If you have specific questions or topics related to spiritual teachings, it’s always a good idea to consult the writings, teachings, and interpretations of the spiritual teachers themselves, as they are best equipped to convey their unique insights and perspectives.

Q: So you are trained to respond based only on the data accepted by the mainstream, discarding anything that doesn't fit with the data accepted by the mainstream, right?

ChatGPT: As an AI language model, I do not have the ability to discard or intentionally exclude information based on whether it aligns with mainstream data or not. My responses are based on patterns and information found in the data I have been trained on, which includes a wide range of sources.

While the training data includes a diverse set of information, it is important to note that the sources and references used to train me have not been publicly disclosed by OpenAI. Therefore, I don’t have detailed visibility into which specific sources were included or excluded during the training process.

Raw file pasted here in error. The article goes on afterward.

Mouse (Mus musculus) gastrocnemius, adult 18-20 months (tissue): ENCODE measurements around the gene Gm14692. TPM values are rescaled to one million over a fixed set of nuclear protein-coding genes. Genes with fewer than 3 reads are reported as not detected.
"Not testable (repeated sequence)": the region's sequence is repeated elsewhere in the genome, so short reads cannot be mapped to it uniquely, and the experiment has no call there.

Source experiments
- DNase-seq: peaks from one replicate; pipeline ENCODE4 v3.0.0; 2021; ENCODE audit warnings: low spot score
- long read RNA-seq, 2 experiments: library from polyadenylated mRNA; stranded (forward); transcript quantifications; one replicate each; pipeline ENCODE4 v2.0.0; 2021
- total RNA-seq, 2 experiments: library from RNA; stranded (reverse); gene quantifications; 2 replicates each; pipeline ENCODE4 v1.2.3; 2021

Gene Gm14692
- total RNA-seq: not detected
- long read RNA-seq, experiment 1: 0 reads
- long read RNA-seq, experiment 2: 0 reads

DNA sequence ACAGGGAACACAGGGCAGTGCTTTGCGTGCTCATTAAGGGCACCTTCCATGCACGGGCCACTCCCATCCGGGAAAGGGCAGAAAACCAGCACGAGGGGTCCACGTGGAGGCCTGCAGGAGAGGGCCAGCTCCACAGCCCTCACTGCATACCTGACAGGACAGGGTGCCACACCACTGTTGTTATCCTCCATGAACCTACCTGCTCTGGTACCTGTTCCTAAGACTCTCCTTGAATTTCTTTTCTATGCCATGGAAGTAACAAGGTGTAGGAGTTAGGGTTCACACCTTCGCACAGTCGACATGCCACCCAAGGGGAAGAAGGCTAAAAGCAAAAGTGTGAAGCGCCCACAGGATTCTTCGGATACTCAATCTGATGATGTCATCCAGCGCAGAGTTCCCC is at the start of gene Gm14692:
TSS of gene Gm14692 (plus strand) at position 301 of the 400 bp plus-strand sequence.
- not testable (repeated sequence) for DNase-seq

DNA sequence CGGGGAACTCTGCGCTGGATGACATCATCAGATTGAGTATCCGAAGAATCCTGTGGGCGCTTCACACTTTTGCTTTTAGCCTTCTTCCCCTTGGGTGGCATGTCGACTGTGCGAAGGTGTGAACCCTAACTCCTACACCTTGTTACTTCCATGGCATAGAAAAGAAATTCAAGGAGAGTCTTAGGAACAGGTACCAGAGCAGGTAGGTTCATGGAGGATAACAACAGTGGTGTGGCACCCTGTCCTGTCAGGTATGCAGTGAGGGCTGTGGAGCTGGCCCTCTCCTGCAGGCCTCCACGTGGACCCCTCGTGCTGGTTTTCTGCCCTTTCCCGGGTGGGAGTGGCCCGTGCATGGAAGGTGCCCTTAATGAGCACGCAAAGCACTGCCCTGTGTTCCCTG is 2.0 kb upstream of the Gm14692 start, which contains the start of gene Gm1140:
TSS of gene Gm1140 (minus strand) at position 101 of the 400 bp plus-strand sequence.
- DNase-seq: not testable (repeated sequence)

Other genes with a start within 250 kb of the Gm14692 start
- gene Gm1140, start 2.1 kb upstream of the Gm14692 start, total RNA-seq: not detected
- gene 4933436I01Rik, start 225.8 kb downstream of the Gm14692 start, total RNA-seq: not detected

It’s also worth mentioning that my responses are generated based on statistical patterns in the training data and are not influenced by personal beliefs or biases. However, as with any source of information, it is always a good practice to consult multiple sources, including both mainstream and alternative perspectives, to gain a broader understanding of a topic. This can help ensure a more comprehensive and well-rounded view of any given subject.

Q: So if your data is partial, induced by those who train you based on their own commercial, political, or any other interest, may I know why you insist then on saying that you give concise, convenient, and efficient answers? Convenient answers for whom?